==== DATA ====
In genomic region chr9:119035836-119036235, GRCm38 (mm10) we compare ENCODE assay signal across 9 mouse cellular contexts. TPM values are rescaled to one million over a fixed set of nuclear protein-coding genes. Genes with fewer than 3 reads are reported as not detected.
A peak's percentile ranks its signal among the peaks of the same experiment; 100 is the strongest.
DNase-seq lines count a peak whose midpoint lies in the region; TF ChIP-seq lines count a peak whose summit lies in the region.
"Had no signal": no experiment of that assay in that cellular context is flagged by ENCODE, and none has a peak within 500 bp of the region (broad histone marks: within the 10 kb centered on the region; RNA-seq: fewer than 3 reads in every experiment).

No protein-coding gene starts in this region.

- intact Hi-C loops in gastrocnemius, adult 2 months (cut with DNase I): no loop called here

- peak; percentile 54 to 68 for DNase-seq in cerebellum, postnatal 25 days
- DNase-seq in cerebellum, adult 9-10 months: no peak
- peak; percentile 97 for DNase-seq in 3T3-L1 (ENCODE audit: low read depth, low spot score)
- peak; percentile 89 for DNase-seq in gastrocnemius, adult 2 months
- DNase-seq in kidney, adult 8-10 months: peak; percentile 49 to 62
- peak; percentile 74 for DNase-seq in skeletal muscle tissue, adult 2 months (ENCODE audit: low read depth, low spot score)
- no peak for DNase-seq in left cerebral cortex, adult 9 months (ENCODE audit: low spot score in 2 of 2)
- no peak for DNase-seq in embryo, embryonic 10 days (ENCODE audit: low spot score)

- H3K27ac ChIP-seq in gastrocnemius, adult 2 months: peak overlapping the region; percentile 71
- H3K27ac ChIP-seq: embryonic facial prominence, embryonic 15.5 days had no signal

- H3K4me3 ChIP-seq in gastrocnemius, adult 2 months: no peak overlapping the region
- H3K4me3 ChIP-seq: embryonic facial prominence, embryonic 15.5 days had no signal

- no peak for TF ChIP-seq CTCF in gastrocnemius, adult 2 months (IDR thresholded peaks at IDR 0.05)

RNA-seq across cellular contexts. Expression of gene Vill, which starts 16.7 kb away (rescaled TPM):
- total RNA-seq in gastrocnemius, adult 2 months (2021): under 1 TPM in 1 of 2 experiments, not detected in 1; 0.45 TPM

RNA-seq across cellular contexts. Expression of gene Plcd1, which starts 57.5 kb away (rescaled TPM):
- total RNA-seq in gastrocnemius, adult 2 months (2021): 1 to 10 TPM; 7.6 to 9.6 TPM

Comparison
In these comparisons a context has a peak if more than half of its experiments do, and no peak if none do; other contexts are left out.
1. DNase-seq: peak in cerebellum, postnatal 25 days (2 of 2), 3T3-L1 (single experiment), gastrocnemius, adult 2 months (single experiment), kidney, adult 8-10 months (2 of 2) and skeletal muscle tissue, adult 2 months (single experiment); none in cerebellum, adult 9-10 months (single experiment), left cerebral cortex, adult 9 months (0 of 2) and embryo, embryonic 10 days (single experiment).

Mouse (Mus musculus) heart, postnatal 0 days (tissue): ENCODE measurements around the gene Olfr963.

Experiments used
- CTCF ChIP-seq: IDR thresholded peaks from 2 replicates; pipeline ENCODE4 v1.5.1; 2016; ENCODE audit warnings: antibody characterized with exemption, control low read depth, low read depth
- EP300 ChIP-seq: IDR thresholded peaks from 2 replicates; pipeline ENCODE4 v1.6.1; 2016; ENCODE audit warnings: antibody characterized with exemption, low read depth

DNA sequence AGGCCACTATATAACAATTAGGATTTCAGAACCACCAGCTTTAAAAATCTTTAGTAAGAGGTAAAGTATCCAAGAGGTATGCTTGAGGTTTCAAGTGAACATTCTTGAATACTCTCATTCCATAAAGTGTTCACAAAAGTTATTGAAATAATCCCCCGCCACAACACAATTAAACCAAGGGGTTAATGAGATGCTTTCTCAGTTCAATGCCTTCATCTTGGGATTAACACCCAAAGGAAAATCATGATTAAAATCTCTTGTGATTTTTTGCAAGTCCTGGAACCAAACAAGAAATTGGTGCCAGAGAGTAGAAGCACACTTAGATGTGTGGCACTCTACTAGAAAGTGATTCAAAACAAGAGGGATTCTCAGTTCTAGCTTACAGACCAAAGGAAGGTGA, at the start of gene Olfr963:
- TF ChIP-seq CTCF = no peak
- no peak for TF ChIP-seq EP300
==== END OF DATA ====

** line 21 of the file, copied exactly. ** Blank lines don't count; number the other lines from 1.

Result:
- total RNA-seq in gastrocnemius, adult 2 months (2021): under 1 TPM in 1 of 2 experiments, not detected in 1; 0.45 TPM